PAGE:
Selective Mutism is a social communication anxiety disorder and needs to be approached from an anxiety perspective. For the student to successfully overcome Selective Mutism, certain characteristics must be present in the classroom and in the teacher for progress of communication and ultimately verbalization within the school setting to occur.

Since the student’s level of anxiety is directly influenced by how comfortable he/she feels in any given situation, it is key for the teacher to help the student build a sense of comfort within the classroom. This can be accomplished in many ways. Some examples are:

  1. School personnel should be flexible with the parents and allow them to visit the school before or after hours.

Visiting the classroom when few people are around is an excellent way to help the anxious child get to know the classroom in a non-threatening and relaxed manner. Allow for the parents and students to visit the classroom when the teacher is NOT present.

While spending time in the school, with few peers and teachers around, parents should encourage verbalization as much as possible. Walk around the school. Go into the library, art and music room. Ask questions, talk about projects. The point is to allow your child to practice, practice, and practice verbalizing! However, do not make a big deal about speaking. Parents can certainly praise efforts if the child comments about the words coming out, but if the child is not making a big deal over speaking, then mum is the word!

Place no demands on the child. Allow them to explore and enjoy this one-on-one time with mom or dad, and at the same time, get to know the classroom in a relaxed fashion. This tactic may take some time but as time goes on, the child will become more comfortable, and verbalization will most likely occur.

  1. Allow the student to spend one-on-one time with the teacher, after hours.

The teacher should go about his/her own work and let the student explore the classroom. This helps the child become comfortable being near the teacher, but without feeling as if he/she needs to respond or perform. If the child seems lost and needs some direction, presenting the child with puzzles, coloring materials, and just sitting next to the child is a good place to start. As time goes on, and the child has been back to the classroom a few times, the teacher can sit with, read to, and interact with the child. Complimenting the child’s work and emphasizing his/her positives is important. No expectations whatsoever, should be placed on the child.

  1. Have the teacher visit the student outside of school.

Some families invite the teacher to their home, enabling the child to benefit from the comfort of being in their own environment. This tactic often benefits both the teacher and the child. The teacher gets to know the child in a non-threatening manner and has the opportunity to interact one-on-one, seeing the student in a more relaxed atmosphere. Children often look forward to seeing the teacher outside of school. If the teacher comes to the home, allow the child to be the ‘big shot’ of their home and ‘show off’ their favorite things.  The teacher can read, color, and play games with the child. The goal of this tactic is establishing comfort and rapport, not verbalization.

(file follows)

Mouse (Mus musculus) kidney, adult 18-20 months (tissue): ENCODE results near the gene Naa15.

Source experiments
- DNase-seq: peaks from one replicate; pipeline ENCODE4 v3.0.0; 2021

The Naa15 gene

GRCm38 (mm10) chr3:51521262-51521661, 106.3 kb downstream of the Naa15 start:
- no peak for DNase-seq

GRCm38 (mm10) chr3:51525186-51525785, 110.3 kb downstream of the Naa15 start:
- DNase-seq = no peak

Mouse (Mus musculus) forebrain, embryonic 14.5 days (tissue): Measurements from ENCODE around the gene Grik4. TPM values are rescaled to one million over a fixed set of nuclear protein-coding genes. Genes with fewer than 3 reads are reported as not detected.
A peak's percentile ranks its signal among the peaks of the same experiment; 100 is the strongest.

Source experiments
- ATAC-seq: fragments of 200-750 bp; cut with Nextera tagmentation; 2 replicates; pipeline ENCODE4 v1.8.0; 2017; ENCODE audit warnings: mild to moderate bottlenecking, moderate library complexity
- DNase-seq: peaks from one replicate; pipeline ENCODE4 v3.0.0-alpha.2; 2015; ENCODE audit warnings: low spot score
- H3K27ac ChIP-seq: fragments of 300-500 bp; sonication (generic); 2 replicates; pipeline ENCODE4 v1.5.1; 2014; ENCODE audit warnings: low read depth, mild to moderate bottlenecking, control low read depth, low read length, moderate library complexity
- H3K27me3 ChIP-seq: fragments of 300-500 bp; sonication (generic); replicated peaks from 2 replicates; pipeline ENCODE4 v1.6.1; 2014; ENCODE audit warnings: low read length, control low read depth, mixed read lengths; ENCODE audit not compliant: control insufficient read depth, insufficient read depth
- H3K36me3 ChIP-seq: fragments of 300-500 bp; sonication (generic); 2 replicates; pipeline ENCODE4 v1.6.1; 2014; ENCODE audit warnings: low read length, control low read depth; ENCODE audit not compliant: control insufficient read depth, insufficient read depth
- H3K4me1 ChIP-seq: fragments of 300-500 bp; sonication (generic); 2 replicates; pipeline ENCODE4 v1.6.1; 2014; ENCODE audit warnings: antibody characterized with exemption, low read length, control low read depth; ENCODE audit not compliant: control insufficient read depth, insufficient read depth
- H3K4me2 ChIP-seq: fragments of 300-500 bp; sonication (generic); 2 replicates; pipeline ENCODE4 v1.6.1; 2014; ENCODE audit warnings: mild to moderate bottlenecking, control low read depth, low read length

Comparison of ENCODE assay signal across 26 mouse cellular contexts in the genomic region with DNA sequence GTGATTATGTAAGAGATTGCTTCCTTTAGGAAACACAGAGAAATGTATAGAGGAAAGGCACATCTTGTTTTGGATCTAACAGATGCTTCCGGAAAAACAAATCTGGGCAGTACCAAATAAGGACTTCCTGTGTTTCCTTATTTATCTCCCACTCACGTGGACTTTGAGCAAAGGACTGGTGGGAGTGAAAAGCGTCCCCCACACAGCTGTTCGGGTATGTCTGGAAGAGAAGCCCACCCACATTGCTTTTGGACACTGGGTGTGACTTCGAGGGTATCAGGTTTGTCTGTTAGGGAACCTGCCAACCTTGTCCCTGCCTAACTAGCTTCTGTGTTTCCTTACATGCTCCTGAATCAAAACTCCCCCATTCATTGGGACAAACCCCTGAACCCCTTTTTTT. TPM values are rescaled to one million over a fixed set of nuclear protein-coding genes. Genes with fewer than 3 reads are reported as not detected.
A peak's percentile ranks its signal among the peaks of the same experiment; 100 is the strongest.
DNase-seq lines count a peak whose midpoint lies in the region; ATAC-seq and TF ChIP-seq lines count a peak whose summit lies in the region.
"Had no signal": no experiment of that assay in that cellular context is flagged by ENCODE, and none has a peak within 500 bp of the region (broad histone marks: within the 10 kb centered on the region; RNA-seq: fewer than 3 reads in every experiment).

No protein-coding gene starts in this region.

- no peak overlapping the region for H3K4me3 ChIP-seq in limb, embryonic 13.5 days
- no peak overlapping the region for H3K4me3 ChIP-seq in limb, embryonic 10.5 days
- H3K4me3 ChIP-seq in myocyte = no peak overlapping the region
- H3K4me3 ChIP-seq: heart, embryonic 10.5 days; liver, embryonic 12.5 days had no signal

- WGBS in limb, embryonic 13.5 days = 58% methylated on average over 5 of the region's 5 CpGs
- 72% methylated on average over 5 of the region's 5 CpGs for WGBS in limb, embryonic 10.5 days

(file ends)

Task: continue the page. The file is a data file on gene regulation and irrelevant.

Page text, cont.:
1. Suggest the student help decorate the classroom, set-up the room for the new school year, or help to set up for holidays and special events.

This allows the student to spend extra one-on-one time with the teacher within classroom. This gives the student a sense of belonging, and when they see their contributions in the classroom, it is very satisfying, comforting and an excellent self-esteem booster.

  1. Bring a buddy (friend) along to the classroom after school or during weekends.

The student with Selective Mutism will often talk and be relaxed with friends in the comfort of their own environment, such as their own home. However, due to enhanced anxiety level within the school environment, the student might not talk to those same children during class or even on the playground. It is recommended that school make accommodations for parents to take their child and a special friend to the classroom before or after school when few people are around. Then two, and eventually three or four children can play and interact in this environment. With only the SM child and his/her friend present, chances are the student will (eventually) speak to his/her friend, and in turn, verbalization may occur during regular school hours.



Q: Should a child be grouped in the same classroom as his/her closest friends?

A: It varies! If the student with Selective Mutism is NOT completely dependent on the other children and is not stifling his/her own social development or the other children’s, then YES, grouping them together is a wonderful way to help the child feel more comfortable! Communication is most likely to occur with those children with whom the SM child is comfortable

The most successful approach to helping the anxious Selectively Mute child is for parents, teacher, treating professional and other relevant professionals to work together as a team. The collaboration of parents and school is critical. Progression from nonverbal to verbal communication is accomplished by basing goals on the child’s comfort level and developing individualized strategies.  Learn how we collaborate with schools to help students progress communicatively within the school setting: